It has been about six weeks since free agency began and in true form … nobody’s heard a word about Marvin Harrison. After being released by the Colts on Feb. 24, there hasn’t been a single report of Harrison visiting potential suitors.

Marvin Harrison has garnered no interest in the free agent market.

Marvin Harrison has garnered no interest in the free agent market.

Coming off the first major injury of his career, Harrison — now 36 — obviously lost a step in 2008. But he stayed fairly healthy and showed occasional flashes of his old self.

Wide receivers were at a premium in free agency this offseason and plenty of teams are still in desperate need of one — Chicago, Philadelphia, and the NY Giants to name a few. It’s odd that nobody’s taken a serious look at Harrison, who had 60 catches for 636 yards and 5 TDs last season and is still a precise route-runner.

Joey Galloway recently signed with the Patriots —he’s 37 and only caught 13 balls last season.

Bobby Engram found a home with the Chiefs — he’s 36 and had one of his least productive seasons in some time last year.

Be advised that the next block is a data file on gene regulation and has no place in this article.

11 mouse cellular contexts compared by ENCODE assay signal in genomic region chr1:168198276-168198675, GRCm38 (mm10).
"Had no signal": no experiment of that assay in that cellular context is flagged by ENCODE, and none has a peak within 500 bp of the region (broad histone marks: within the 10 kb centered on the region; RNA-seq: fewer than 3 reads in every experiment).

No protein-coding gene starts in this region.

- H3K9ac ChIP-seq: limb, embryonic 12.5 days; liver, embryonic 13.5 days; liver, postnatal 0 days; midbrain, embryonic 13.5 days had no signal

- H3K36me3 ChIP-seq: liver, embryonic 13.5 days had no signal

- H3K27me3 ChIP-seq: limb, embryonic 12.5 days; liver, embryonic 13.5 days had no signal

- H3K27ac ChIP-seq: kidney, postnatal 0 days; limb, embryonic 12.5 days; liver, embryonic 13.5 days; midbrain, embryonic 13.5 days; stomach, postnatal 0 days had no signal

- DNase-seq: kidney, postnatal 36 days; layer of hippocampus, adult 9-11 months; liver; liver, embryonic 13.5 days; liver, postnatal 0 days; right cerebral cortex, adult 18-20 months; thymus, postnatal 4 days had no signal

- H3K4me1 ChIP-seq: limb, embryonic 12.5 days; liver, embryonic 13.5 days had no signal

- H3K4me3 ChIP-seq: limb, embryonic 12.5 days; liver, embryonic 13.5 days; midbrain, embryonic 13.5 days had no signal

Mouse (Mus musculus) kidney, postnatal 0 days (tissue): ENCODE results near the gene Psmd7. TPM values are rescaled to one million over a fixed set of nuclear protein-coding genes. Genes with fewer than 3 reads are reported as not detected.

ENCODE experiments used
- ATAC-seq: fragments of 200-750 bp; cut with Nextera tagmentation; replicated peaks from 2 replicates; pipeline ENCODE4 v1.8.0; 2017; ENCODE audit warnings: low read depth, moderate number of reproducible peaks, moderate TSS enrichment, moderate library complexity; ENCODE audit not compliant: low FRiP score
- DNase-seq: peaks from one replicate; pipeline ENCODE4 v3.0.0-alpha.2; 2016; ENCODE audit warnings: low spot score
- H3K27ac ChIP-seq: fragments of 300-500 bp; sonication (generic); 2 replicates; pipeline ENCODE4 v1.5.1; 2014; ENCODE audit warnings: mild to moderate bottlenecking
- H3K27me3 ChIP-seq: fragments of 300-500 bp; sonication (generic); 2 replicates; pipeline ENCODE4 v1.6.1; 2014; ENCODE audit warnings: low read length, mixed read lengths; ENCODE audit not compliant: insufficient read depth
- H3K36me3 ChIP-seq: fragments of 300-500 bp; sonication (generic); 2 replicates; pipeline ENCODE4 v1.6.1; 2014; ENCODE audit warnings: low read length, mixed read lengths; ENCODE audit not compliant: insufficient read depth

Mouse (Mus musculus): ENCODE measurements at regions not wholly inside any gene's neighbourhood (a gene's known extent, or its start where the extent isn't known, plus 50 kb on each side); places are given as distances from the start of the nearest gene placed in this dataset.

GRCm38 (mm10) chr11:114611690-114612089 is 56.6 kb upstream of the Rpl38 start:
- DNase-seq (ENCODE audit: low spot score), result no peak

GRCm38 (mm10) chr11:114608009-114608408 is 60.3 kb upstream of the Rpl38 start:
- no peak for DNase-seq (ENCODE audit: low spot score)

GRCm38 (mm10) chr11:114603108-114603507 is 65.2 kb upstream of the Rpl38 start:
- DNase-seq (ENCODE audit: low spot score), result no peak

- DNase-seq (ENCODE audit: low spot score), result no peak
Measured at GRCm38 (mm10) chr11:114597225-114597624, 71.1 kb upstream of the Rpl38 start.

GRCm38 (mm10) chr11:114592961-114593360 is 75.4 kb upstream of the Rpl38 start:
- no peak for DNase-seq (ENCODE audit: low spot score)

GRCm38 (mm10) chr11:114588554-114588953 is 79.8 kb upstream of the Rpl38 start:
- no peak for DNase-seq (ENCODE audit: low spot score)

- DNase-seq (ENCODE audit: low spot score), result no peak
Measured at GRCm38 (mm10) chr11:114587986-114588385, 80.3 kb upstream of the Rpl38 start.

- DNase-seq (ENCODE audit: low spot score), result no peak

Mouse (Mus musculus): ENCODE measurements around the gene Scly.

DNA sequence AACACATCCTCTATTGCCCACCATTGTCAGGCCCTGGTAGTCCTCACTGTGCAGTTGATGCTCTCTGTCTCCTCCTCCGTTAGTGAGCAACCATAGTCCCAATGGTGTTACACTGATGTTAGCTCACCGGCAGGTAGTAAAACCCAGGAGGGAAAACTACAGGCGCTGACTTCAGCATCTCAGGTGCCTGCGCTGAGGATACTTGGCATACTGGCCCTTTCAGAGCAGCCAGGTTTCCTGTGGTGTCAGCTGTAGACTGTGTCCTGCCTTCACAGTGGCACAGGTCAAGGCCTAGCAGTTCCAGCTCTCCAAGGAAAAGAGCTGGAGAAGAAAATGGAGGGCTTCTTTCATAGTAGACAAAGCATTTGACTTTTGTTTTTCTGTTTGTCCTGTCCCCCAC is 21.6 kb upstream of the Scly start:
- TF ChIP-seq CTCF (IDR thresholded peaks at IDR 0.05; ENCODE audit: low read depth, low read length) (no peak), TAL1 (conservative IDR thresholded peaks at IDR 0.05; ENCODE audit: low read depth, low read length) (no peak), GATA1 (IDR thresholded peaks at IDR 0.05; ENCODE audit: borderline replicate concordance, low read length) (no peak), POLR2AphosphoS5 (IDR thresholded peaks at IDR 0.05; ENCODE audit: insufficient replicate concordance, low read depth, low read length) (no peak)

Torry Holt has been a free agent for less than a month and has already visited the Titans and Jaguars — he turns 33 this summer and had similar numbers to Harrison’s last season (64 catches, 796 yards, 3 TDs).

There are two likely scenarios that may explain why Harrison is garnering zero interest around the NFL — either he doesn’t want to play anymore, or his market value is far below what he thinks he’s worth.

I’m guessing the latter.

Nobody knows much about Harrison, but it’s clear he has a lot of pride. He currently ranks second all-time in receptions (1,102); fourth all-time in receiving yards (14,580); and fifth all-time in touchdown catches (128). Harrison’s a relentless worker and a Hall of Fame shoe-in when he calls it quits.

His agent Tom Condon has surely put out feelers and may be coming back with information Harrison doesn’t want to hear.

At this point of his career, Harrison is a No. 2 receiver at best. He was scheduled to make about $13 million with the Colts in 2009 and would likely have to settle for a mere fraction of that with another team.

For elite athletes it’s often hard to accept when the end is near.

Harrison may think he’s still an elite receiver, while it has become obvious that he’s not. The future won’t hold any more All-Pro nods or Pro Bowl appearances for Harrison, but he will get another shot.

Whether or not he takes it is up to him. One thing is for sure — nobody but Harrison knows what he’s thinking. Some things never change. 

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